Helps Identify MIAs - A U.S. lab is using new techniques to
ensure that any unidentified remains of soldiers missing in action
are returned to their families.
Tech Army Togs - Todayâ€™s soldiers are armed with so
many high-tech gadgets that theyâ€™re advertised as "an
army of one." Now it looks like one of those high-tech devices
may be the uniform itself. (10/23/02)
Elsewhere on the web
Shrimp Could Yield Jumbo Benefits, Researchers Say -
Clears Innovative Bandage to Stop Severe Bleeding on the Battlefield
and in Hospitals
Other new hemostatic products: Quick
Clot, and the Red
Cross fibrin bandage
While soldiers have more high-tech equipment at their disposal than ever before,
the number one cause of death on the battlefield is still a very human one:
But, as this ScienCentral News video reports, that may change with the arrival
of a new, high-tech bandage.
Shrimp Cocktail May Save Lives
Army medics dress bullet wounds with the same gauze bandage you have in your
medicine cabinet at home, the same gauze thatâ€™s been used
for centuries. But all gauze can do is soak up blood. It does not actually
stop bleeding, and is useless for staving off the types of injuries that can
cause someone to bleed to death in a few minutes.
But now, scientists have created a bandage that is actually able to clot a
bullet wound in less than a minute. The bandages are laced with a mixture
of ground shrimp shells and vinegar, a concoction that has been found to clot
blood instantly. The key ingredient in the shrimp shells is called chitosan.
“Chitosan is a ubiquitous substance,” says Dr.
Kenton Gregory, a cardiologist from Providence
St. Vincent Medical Center in Portland, OR. “Itâ€™s the second
most abundant substance on the planet.” Chitosan is found in the shells
of other crustaceans besides shrimp, and also in insect shells.
The bandages were developed by HemCon,
Inc., which develops and markets technologies to control severe bleeding
for traumatic skin and organ injuries. Gregory, who co-founded HemCon, says
chitosan interacts with our blood cells because its molecules carry a positive
charge. “The outer membrane of a red blood cell has a negative charge,"
he explains, "and opposite charges attract. The red cell is attracted
to the positively-charged chitosan, and when it touches, it fuses and forms
a blood clot.” When a clot forms, the bleeding stops. And unlike a regular
bandage, which slips off when wet, the HemCon bandage becomes adhesive and
sticks to the wet wound site, sealing and stabilizing it.
“Bleeding is the single largest cause of death on the battlefield,”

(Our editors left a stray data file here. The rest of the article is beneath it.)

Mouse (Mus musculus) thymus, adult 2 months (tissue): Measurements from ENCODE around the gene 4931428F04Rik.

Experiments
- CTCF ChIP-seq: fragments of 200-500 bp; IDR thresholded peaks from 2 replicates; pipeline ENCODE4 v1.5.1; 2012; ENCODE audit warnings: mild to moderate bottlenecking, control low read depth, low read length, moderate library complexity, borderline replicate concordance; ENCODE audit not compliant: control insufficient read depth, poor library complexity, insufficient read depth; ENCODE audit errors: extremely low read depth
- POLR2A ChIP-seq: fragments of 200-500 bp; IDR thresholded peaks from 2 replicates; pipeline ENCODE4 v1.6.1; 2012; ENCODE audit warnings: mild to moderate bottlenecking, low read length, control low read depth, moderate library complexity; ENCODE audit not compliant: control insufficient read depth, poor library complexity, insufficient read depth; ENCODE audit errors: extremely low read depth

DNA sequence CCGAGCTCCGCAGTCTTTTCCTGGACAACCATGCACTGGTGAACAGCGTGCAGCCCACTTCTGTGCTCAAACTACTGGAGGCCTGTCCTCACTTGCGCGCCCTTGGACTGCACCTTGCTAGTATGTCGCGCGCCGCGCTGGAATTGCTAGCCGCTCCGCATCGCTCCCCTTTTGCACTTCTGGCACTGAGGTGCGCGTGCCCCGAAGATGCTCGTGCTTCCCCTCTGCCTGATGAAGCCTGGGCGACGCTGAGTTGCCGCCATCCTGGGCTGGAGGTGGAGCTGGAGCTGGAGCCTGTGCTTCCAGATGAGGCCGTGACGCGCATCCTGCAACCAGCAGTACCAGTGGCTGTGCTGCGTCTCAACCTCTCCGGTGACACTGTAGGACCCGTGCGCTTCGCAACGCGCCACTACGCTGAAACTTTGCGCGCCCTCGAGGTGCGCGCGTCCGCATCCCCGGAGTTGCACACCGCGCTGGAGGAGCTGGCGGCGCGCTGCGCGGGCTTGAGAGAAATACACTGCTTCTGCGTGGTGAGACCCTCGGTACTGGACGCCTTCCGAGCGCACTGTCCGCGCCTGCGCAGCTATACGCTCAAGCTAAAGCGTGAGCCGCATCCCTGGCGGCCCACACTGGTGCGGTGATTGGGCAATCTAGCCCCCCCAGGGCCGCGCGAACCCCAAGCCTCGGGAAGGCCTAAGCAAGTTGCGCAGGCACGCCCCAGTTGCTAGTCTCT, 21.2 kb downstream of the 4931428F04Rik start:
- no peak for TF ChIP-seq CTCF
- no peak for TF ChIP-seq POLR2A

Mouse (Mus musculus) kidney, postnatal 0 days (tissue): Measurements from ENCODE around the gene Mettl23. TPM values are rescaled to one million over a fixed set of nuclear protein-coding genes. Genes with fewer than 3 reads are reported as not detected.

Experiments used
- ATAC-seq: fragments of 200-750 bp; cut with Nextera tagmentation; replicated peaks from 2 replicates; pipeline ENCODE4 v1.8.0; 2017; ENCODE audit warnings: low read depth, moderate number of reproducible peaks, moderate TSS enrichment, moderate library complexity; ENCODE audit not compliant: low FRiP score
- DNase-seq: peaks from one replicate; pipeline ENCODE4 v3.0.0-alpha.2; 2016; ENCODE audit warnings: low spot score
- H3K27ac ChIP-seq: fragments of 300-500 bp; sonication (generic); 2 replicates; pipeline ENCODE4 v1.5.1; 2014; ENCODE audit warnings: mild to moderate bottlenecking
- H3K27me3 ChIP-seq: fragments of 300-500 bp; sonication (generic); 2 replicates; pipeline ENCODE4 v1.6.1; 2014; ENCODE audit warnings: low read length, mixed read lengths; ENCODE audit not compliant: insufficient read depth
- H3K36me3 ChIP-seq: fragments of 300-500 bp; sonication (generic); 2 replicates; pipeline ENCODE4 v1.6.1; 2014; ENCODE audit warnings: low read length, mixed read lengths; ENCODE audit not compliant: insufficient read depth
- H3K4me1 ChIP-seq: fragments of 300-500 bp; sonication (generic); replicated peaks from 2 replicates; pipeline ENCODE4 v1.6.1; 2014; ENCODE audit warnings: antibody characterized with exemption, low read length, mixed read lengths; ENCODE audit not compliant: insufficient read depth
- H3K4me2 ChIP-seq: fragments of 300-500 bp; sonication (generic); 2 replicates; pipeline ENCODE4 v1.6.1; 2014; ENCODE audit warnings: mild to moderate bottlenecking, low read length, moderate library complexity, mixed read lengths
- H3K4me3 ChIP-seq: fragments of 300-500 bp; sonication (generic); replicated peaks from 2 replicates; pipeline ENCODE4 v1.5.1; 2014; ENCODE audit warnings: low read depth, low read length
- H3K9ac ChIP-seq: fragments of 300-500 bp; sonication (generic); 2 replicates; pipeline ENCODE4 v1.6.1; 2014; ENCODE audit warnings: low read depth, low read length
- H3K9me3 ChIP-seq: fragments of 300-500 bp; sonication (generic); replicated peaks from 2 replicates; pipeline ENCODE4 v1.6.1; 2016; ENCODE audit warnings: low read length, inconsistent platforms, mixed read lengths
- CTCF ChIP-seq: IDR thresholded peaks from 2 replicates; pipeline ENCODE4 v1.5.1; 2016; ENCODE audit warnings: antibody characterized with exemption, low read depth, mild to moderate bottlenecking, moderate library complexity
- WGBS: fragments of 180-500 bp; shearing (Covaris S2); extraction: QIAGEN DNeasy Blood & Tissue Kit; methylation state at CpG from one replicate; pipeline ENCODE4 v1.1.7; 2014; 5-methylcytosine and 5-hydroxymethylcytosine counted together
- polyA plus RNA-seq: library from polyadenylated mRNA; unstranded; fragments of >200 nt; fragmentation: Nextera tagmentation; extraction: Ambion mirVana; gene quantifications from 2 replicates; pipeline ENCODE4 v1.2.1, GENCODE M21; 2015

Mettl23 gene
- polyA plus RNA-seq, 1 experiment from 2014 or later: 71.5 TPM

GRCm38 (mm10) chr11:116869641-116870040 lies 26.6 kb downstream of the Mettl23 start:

says Jim Hensel, President and CEO of HemCon. “The technology that exists
today prior to the HemCon bandage is a compression bandage and a tourniquet,
which is the same thing used in the Civil War, the Revolutionary Way, and
frankly, the Trojan War.”
Not Just for Soldiers
While the bandages are currently being produced exclusively for the military,
Hensel is aiming for the civilian market. “Weâ€™d like to hope that
everyone will put one of these in their glove box, and in their tackle box,
and have several in their home.”
He also sees many other ways to use them, including in the operating room.
“This bandage is made out of bio-compatible materials, which means that
we can make an implantable device. In two or three years, after we do more
testing and clinical trials, we believe that this product will be used as
the mechanical closure for soft tissue injuries—injuries such as liver,
spleen, and lung—all of which are difficult to repair.”
Besides of its blood clotting ability, chitosan may have another practical
use. Dr. Gregoryâ€™s research shows that chitosan also binds bacteria
and may kill them. His team poured bacteria onto the bandages, and when they
checked under the microscope, the bacteria were all dead. “Although
we are not formally claiming that these bandages kill bacteria,” says
Dr. Gregory, “the research is there to support it.”
For now, 400 HemCon bandages have already shipped to the U.S. Army, and five
were sent directly to the White House. And thereâ€™s a supply of 26,500
bandages that will go to the U.S. government over the next several months.
“Weâ€™ve developed these bandages so you could treat yourself,”
explains Dr. Gregory. “If you got shot in the arm or the leg, you could
literally open one of these packages with your teeth and one hand, and just
put it on, put pressure on the wound, and it should stop the bleeding.”
Army doctors believe a bandage like this could have saved up
to 6,000 lives during the Vietnam War.
The research was supported by the U.S. Army and private funding. Results of
experiments on the bandages were published in the Journal
of Trauma in January, 2003.